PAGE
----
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I've always found the pack() geometry manager quite ambiguous in terms of how it acts when widgets are added. Here I have a simple code for creating a new frame within a much bigger parent frame. The frame size has been set to 300x300. The problem is that if I create a label with the pack() geometry manager within this frame, it will suppress the original frame size. Basically the frame will become as big as is the label. If I use the place() geometry manager, then there is no problem and the frame stays at the original 300x300 size.

The question is - why does packing a label within the frame affects its size? And then what is the best way to avoid this problem and have everything fixed at the size as they are set?

class MainRightFrame(Frame):
    def __init__(self, parent):
        Frame.__init__(self, parent)
        self.place(x=600, y=0)
        self.config(height=300, width=300, bg='green')

        label = Label(self, text='Left Frame')
        label.place(x=10, y=10)      # OPTION 1
        # label.pack()               # OPTION 2
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why does packing a label within the frame affects its size?

Because that is how the packer is designed to work. It will shrink or grow to fit its contents, which is what you want 99.99% of the time.

For the canonical documentation for how pack works, see the official tcl/tk documentation here:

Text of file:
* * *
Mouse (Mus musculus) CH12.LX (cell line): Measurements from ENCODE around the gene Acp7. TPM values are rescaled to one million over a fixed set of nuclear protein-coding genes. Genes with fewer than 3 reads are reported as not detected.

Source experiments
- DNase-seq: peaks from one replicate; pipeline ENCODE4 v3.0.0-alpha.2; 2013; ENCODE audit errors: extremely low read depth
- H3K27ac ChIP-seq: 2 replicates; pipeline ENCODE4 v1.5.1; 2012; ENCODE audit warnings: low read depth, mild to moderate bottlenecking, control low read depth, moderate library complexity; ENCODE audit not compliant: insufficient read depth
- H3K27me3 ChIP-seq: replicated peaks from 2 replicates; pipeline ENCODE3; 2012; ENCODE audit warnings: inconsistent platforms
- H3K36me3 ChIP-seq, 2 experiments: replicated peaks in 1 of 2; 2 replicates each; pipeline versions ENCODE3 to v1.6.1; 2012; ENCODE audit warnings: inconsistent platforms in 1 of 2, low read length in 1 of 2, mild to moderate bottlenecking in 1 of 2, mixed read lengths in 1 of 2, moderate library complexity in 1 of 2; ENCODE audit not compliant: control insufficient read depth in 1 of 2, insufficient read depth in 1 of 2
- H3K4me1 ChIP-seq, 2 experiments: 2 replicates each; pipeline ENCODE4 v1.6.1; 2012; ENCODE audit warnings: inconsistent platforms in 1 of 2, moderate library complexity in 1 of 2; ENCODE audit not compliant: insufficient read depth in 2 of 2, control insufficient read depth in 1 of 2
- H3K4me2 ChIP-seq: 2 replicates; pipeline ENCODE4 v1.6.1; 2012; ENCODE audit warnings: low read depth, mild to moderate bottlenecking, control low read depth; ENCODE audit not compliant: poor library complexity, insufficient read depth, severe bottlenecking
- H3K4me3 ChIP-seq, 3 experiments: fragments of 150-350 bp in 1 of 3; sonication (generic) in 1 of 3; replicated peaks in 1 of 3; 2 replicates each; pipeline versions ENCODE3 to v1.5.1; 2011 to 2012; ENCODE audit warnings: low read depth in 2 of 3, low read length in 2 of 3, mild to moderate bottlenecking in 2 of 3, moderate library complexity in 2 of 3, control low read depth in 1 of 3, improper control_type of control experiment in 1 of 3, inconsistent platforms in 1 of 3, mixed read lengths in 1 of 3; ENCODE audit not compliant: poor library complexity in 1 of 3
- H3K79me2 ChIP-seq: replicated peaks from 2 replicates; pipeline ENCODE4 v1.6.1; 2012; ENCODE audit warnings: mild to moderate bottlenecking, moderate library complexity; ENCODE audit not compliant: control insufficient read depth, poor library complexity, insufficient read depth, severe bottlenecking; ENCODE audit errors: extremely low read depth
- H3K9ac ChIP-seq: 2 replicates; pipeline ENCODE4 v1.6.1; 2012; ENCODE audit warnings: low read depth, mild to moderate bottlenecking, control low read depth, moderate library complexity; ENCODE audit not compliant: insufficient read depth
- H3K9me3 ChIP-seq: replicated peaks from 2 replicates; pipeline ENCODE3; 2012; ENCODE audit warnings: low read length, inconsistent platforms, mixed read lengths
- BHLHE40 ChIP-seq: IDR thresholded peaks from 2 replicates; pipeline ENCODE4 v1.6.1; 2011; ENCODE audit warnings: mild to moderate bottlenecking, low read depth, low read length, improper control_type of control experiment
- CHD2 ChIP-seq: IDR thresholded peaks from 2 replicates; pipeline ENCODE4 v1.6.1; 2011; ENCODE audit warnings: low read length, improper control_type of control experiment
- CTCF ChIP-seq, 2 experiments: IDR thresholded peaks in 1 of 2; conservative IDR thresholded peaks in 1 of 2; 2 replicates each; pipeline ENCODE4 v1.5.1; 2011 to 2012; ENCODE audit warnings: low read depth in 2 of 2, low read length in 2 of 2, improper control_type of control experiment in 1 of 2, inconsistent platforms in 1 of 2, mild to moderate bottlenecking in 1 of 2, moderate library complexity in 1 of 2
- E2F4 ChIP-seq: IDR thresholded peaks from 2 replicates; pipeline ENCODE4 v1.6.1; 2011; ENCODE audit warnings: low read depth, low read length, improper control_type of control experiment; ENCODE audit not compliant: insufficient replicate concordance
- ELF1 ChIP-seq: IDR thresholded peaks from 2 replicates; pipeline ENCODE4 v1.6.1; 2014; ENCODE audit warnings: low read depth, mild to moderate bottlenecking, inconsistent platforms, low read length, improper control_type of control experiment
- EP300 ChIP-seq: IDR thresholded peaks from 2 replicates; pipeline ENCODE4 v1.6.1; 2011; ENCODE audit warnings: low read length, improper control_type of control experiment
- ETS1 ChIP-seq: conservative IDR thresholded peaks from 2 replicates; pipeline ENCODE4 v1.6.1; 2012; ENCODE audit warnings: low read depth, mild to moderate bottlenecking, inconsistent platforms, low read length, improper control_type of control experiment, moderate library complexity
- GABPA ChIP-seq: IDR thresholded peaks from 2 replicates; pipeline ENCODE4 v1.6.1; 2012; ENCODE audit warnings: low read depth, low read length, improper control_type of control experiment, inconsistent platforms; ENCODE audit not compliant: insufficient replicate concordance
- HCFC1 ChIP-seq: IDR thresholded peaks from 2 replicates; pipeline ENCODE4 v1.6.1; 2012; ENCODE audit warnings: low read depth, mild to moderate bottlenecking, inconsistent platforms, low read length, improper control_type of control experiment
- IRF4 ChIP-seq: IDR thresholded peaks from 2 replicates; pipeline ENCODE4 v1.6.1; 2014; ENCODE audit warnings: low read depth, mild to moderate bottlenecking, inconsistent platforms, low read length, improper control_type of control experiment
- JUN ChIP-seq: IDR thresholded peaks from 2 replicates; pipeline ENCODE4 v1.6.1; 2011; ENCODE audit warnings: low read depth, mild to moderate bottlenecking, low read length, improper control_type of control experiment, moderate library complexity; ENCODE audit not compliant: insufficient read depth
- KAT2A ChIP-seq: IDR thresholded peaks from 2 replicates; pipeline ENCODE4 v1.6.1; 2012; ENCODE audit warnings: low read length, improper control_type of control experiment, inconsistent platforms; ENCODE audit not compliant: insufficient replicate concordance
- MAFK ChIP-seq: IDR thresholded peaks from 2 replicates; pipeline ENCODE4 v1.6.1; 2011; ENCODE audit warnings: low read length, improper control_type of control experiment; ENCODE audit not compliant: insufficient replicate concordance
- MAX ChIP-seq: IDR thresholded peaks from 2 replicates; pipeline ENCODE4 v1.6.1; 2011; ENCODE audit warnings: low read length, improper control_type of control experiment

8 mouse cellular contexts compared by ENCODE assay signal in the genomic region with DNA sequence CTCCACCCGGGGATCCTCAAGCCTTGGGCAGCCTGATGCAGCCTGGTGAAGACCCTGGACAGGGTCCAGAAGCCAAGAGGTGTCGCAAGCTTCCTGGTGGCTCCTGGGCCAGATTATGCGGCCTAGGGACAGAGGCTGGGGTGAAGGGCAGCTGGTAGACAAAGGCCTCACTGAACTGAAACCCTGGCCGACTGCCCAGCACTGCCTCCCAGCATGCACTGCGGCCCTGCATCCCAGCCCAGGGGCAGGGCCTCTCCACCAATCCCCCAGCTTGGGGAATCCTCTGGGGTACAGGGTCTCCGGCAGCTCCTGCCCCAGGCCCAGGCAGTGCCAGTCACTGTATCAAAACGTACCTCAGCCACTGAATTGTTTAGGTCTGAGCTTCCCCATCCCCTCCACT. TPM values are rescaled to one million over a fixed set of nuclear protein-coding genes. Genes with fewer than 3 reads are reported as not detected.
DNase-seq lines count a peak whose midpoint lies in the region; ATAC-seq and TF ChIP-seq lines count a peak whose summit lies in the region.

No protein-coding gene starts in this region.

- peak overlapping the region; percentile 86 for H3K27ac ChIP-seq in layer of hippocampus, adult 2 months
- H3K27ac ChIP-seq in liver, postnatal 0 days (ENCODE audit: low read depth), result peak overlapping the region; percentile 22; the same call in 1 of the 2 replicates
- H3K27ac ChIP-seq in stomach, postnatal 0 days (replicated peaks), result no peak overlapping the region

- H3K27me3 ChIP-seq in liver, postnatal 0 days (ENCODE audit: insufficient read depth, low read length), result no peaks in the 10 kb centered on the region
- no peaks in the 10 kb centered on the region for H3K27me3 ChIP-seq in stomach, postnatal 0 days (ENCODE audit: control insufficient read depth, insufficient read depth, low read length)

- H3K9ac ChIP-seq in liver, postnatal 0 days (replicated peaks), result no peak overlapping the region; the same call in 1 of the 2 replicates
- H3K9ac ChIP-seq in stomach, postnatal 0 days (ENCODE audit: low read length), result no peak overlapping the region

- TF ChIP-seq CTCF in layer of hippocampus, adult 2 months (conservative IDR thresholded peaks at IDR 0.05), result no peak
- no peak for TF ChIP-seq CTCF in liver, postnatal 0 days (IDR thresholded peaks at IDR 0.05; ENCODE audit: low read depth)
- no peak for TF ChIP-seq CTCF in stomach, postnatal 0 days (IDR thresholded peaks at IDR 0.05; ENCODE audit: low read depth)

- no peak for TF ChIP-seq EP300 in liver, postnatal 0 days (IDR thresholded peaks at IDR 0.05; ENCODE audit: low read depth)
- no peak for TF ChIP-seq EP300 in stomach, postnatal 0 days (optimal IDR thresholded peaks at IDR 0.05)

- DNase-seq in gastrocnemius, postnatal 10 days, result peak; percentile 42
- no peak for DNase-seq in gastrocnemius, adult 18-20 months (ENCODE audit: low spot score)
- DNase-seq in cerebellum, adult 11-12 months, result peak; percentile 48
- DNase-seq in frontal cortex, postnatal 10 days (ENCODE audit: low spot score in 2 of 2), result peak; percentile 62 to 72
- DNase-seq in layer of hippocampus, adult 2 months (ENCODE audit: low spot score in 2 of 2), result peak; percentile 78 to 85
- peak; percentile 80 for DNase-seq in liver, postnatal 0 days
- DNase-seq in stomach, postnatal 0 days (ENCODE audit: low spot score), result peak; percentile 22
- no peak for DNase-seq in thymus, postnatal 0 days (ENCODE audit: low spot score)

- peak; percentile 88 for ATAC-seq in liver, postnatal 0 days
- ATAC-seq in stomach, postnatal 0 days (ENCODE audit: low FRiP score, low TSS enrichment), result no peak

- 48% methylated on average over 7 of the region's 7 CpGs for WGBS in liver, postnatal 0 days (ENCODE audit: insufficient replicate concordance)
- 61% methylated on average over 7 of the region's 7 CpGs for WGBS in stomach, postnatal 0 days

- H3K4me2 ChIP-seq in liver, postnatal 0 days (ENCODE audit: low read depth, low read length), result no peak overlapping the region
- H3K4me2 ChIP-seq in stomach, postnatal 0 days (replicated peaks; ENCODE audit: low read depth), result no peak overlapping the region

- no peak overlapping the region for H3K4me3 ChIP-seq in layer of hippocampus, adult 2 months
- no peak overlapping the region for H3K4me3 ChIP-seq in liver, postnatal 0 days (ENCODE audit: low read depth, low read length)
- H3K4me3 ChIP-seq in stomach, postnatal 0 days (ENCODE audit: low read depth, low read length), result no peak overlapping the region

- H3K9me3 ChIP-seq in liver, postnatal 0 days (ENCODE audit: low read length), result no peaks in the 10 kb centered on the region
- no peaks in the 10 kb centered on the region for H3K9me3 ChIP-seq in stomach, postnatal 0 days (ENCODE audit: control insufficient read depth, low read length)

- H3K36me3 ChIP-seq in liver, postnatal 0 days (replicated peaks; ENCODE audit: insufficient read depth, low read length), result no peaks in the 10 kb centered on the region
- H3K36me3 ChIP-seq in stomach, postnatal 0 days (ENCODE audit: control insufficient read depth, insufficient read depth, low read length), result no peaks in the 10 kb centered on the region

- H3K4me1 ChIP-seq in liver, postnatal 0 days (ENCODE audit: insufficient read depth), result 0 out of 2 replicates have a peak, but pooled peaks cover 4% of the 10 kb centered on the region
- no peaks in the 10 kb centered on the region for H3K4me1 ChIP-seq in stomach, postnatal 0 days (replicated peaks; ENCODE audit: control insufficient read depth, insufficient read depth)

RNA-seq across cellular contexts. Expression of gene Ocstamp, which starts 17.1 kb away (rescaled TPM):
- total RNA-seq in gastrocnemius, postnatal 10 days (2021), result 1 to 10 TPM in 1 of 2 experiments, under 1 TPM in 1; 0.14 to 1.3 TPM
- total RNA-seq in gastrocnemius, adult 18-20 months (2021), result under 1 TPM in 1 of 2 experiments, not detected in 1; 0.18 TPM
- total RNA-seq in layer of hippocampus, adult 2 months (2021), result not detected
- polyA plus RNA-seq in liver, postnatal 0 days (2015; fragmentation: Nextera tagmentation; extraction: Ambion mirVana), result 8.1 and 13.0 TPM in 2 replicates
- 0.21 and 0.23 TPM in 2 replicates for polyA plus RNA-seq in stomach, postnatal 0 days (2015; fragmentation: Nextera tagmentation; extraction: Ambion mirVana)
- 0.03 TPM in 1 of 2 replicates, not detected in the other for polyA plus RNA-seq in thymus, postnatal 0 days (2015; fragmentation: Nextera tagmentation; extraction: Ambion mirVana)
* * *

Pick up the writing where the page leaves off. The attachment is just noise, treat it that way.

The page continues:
The packer algorithm

And then what is the best way to avoid this problem and have everything fixed at the size as they are set?

The best wait to avoid this "problem" is to use place. However, the way both pack and grid works makes it much easier then using place to create a responsive UI that can handle changes in font size, resolution, and the user manually resizing the window.

In over a couple decades of writing GUIs with python/tkinter and tcl/tk, I have never used place except for extremely special circumstances. Its simply too difficult to use for must common layouts.

If you absolutely insist on using pack or grid without this "shrink to fit" behavior, you can pass a false value to the pack_propagate or grid_propagate method of the containing frame (eg: self.pack_propagate(False)). In my experience this is very rarely the right solution.

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To fix this, add the following line after the line beginning: self.config(...:

self.pack_propagate(0)

See here for a documentary explaining this.

As @KārlisRieksts noted, this approach does not work however if the frame (or other parent widget) is packed with place() geometry manager. The child widgets will then affect the size of the parent.

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